While my grandmother waits for Don Chago, she tries to breastfeed her newborn son, who is shrieking in hunger. She is so malnourished, she cannot produce milk for him. His shrieks pierce the air, oppressive in the heat. She walks into a colmado and begs the owner to give her something for her child. She has no money, so he turns her away. She continues to beg and my father continues to cry. The screams of hunger finally get to the colmado owner and he thrusts a can of pear juice towards my grandmother.

My father’s first meal was a can of pear juice on the side of a road in a valley town in Naranjito, Puerto Rico.

When he tells me the story, my father laughs and says, “And you want to know what, Angie? I fucking HATE pear juice.”


“The rhythm is in your blood.”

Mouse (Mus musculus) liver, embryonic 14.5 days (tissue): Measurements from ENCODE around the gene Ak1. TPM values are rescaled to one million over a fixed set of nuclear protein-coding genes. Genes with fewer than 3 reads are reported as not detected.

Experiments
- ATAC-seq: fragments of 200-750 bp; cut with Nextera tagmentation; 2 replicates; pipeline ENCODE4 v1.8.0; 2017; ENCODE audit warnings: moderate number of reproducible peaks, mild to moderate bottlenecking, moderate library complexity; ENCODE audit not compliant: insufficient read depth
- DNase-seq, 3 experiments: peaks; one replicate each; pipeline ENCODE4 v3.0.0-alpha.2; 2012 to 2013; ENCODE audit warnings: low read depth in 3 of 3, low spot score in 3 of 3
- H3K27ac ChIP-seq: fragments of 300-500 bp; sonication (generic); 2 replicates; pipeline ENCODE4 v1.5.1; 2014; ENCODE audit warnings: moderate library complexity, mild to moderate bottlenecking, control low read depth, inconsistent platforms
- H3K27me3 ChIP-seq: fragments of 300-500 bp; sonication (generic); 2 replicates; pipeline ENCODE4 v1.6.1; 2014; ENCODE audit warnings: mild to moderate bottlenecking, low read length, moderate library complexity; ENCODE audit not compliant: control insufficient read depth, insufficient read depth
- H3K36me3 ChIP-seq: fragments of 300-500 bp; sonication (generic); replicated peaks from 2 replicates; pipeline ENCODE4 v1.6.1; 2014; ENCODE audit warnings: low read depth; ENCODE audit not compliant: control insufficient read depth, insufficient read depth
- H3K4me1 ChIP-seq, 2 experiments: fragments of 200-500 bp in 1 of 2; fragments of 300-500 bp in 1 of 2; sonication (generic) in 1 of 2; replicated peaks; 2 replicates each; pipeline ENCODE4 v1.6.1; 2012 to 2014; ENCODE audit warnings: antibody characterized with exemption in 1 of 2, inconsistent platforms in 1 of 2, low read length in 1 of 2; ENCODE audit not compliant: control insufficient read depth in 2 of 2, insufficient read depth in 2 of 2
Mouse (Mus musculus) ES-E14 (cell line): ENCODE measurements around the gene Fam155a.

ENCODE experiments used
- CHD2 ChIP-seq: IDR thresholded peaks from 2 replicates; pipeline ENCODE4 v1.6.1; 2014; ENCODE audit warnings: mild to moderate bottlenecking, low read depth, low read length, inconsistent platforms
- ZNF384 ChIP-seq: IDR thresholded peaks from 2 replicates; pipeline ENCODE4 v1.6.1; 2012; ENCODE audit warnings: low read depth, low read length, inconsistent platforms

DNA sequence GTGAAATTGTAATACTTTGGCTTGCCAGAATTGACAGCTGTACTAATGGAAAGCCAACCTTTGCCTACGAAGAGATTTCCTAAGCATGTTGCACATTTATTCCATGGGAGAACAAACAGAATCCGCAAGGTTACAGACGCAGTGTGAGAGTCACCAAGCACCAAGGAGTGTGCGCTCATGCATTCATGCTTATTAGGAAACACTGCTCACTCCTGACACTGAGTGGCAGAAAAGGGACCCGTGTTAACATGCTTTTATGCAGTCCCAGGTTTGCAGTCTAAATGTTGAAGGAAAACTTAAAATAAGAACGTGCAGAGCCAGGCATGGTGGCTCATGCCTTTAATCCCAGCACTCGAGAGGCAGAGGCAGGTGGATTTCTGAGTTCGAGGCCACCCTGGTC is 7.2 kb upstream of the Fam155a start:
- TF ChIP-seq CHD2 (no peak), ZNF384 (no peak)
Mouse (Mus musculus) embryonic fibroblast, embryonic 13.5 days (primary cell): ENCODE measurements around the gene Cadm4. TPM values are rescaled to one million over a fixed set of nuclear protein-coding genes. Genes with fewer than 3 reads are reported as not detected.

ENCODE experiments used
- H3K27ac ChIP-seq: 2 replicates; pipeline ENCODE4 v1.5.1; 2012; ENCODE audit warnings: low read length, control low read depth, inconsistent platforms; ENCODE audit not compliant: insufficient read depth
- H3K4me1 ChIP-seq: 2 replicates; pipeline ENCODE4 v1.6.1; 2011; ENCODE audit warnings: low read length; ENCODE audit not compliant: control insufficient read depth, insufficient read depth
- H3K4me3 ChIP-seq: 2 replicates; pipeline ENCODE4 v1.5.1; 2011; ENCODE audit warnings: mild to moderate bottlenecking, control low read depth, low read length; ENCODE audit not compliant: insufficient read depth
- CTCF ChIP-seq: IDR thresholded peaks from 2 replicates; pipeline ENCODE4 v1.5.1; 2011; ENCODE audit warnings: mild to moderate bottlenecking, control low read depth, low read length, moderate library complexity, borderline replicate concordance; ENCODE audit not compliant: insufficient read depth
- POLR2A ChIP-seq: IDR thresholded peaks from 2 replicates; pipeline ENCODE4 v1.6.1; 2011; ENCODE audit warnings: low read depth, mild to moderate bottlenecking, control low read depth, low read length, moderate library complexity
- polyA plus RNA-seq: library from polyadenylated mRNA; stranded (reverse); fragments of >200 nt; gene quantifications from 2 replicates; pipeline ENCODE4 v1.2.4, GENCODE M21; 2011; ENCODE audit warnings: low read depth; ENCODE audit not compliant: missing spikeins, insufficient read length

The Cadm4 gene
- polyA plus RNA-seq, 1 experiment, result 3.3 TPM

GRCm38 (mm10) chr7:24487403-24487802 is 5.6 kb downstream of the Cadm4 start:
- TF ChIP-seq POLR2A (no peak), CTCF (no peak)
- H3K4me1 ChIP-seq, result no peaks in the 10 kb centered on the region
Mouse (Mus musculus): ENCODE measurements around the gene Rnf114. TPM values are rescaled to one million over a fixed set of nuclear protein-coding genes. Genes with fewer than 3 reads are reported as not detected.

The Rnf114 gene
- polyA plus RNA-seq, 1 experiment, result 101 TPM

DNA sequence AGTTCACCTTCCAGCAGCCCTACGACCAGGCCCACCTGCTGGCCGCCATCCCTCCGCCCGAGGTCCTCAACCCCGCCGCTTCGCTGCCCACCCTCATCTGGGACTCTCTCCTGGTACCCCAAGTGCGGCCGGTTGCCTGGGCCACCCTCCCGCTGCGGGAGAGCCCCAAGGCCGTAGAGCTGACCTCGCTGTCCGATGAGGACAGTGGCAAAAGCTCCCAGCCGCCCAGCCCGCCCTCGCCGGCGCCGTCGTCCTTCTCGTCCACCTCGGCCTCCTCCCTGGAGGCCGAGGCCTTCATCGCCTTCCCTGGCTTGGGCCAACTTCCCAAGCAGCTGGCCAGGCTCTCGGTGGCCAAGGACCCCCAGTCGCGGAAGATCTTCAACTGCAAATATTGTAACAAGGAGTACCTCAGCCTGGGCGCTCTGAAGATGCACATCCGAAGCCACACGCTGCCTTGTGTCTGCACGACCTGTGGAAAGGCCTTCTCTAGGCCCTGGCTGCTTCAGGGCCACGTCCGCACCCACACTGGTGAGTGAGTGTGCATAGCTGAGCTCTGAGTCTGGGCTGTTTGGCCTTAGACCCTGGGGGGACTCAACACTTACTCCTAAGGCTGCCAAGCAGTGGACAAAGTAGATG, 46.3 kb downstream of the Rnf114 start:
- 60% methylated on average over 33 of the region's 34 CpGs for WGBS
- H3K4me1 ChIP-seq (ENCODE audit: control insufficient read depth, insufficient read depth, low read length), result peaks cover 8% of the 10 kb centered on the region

-African Proverb


On the night of my birth, my father threw a jam session in the house. He tells me there was a full orchestra in their Sedgwick Avenue apartment in the Bronx. They jammed for hours, music celebrating my birth, drums and horns and piano welcoming me, his only daughter, into the world. My father prepared a grand meal for all the men that came that night, some of whom included both my father’s best friend and my godfather, William Everich and Baba Femi, my father’s mentor and spiritual father, two pillars of his existence in this world.

He tells me that Lucy, my mother’s best friend and our next door neighbor, would always say of that night, “It sounded like the Palladium in there!”referring to a famed Manhattan mambo club.

“It did though, Angie! It was a beautiful time. We sounded great!”

In African tradition, the drum is not mere entertainment. It is conversation. It is the sound that marks all stepping stones of life and one that represents unity and heartbeat. Drums are played at births, at weddings, at funerals, etc. The drum in African tradition is one of the most important tools of community and love.

I know how important the drum is to my father, his life, and his destiny. His playing that night was to tell the Universe how joyful he was, fulfilled by his three children and the woman he loved, the friends closest to him there that night.